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Its an opt-out but if you have a robots.txt that allows crawling you have opted in.

I had a quick look at five major British newspaper sites - The Telegraph, The Guardian, the Daily Mail, The Express and The Sun.

All have a robots.txt. All have (XML) sitemaps listed in the robots.txt. All have user-agent * rules. Two have specific rules for Googlebot-News. That looks like consent to be crawled to me, especially in the case of the two that have the specific rules.

I dislike the idea of Google specific rules because it makes life harder for smaller competitors. No one is going to add rules for, for example, DuckDuckGo news, and not many so they will be locked out. Only one of the above had any Bing specific rules, and no specific rules for any other bots at all apart from additional disallows for rather random looking lists of them.
7:00 pm on Nov 21, 2018 (gmt 0)

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To clarify, I mean "Google specific systems" not "Google specific rules" in the last para.
7:45 pm on Nov 21, 2018 (gmt 0)

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You make a good point, but robots.txt implies an opt-out policy.

There wouldn't be any such implication if Google required an "opt in" line in robots.txt for Google News to crawl the site's pages.

Still, the idea of an ID file uploaded to the server might make sense, just because it would provide more accountability than a line in a robots.txt file. And, of course, Google could require the publisher to accept the Google News TOC before being provided with an ID file.
8:50 pm on Nov 21, 2018 (gmt 0)

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This isn't a robots.txt issue. A better analogy would be a separate file, comparable to ads.txt, that contains specific information targeted at specific users.

But aren't there already enough possible tags and headers expressing preferences about archiving, snippets and similar?
9:48 pm on Nov 21, 2018 (gmt 0)

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I also think that, news sites accepting the rules of the game, can let Googlebot in, and others who do not want to be listed at Google News, simply block Googlebot.

The EU's ideas is : Google HAS to display news sites AND pay for it.

The same way as the EU's ideas is, we set up the GDPR, so Google (and other sites) will stop tracking users, and still continue to provide access to their pages.
1:26 am on Nov 23, 2018 (gmt 0)

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Am I an unusual person?

I have never, ever used Google news, I have asked around tonight and none of my friends do.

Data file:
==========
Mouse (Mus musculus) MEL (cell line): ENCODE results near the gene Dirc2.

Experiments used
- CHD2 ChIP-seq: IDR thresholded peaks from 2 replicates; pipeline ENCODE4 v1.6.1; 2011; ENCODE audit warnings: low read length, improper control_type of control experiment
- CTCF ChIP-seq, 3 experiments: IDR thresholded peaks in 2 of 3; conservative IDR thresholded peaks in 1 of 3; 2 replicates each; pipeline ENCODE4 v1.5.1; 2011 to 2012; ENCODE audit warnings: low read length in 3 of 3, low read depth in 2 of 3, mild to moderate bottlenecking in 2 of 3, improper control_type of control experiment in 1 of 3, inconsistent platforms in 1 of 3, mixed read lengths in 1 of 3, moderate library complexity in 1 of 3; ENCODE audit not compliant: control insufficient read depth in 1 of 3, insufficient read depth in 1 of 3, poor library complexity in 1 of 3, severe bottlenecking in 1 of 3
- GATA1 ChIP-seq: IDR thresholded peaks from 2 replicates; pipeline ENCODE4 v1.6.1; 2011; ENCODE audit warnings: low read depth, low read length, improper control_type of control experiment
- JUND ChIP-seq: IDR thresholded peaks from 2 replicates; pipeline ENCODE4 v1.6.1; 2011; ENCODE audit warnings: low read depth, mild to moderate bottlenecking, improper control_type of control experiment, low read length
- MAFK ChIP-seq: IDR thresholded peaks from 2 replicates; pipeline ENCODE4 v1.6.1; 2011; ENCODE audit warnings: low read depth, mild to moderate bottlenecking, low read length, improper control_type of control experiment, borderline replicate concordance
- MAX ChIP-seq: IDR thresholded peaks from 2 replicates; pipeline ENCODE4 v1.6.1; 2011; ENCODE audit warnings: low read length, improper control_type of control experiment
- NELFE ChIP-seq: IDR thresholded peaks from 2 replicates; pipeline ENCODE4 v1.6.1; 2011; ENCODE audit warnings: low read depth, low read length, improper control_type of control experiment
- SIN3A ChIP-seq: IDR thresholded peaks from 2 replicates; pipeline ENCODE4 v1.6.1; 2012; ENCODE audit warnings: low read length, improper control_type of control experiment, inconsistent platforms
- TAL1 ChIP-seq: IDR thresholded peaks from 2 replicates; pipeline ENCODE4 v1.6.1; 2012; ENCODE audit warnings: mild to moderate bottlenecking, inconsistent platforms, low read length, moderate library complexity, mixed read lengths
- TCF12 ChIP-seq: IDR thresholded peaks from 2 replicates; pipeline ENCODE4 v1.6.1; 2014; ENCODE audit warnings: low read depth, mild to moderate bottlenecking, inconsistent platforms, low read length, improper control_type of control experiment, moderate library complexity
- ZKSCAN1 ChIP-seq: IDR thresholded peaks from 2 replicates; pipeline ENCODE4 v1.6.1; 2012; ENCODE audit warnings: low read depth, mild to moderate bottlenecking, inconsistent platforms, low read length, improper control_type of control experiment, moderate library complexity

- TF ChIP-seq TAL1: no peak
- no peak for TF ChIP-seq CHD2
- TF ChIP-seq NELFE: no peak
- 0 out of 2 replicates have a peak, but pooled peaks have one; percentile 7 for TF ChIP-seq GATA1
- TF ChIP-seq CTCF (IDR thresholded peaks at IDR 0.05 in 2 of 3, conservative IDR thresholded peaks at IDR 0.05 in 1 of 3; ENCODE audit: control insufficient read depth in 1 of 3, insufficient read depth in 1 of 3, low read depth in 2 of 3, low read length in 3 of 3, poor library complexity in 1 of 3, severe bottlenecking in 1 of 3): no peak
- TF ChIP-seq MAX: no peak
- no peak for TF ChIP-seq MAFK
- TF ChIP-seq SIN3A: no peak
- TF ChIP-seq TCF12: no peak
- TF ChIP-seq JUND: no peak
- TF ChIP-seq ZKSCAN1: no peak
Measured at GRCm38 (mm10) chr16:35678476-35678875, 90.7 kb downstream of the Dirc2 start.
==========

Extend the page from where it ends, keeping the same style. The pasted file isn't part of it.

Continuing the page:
So, I'm a Brit and usually always use the BBC and, because I use Windows 10 on various devices, use Bings news regularly.

Do I care if Google news closes? Nope!

Then again, I am not Google's target market and the above may be pure drivel to some:-)
1:42 am on Nov 23, 2018 (gmt 0)

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use Bings news regularly
Where Google goes--or is sent--bing will follow.
11:10 am on Nov 23, 2018 (gmt 0)

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Just a reminder that article 11 and 13 will affect all aggregators in Europe, and it'll also affect the use of snippets.

This is a big deal for many, many businesses and Google is only one that will be affected.
1:59 am on Nov 24, 2018 (gmt 0)

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Who can make money out snippets?
8:26 am on Nov 24, 2018 (gmt 0)

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Who can make money out snippets?

Google is not making money "directly" from Google News, since no ads are running. But, having all the news under one hand, is common, so lot of people go directly to Google News to check what is going on. Also, lot of people are fine with just a head line and snippet, and are not visiting the news sit publishing the article. I believe this is this part, that "some" news sites are complaining about. Considering that Google is using their content, at their expense.

May be one day, the EU will come after Google for its answer box too :)
4:04 pm on Nov 24, 2018 (gmt 0)

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It's pretty clear that Google can do a lot with weaving a "snippet" into something that won't lead to a click-through. I'm sure they could make result #1, story 1a, then make a clever snippet in result #2, story 1b. By the time you get to result #3, you have a good enough idea of the story and you move on. If every snippet was the same? Right. People would have to click through because they aren't getting enough of the story from the "snippets".

Let's not be dummies. Any of those news sites lucky enough to be listed depend on what for revenue? Duh. Ads. And who runs online ads? Duh. Who gets a chunky percentage of online ad click revenue? Duh. Google has ZERO to lose. Either people stay on Google or they click through and they have to share a bit more of ad revenue with their partner. Either which way, the Google strainer gets theirs.

I guess there are some things that a university education doesn't teach.
12:06 pm on Nov 26, 2018 (gmt 0)

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The EU, which has no country of it's own, seems to be trying to seize the world by the horns and is deeply involved in global issues at this point. Do they even have legal authority to do this? Has anyone thought to check?
11:09 pm on Nov 26, 2018 (gmt 0)

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Standard over-reach, on both sides. G has sewed up the "serps" and bureaucrats (and their lobbyists) want a piece of the pie ... by threatening fines and sanctions since they have no skin in the game.

Cat bird seat fellows won't worry about this. Shut it down and don't play the game. The lobbyists will come around after the drought sets in.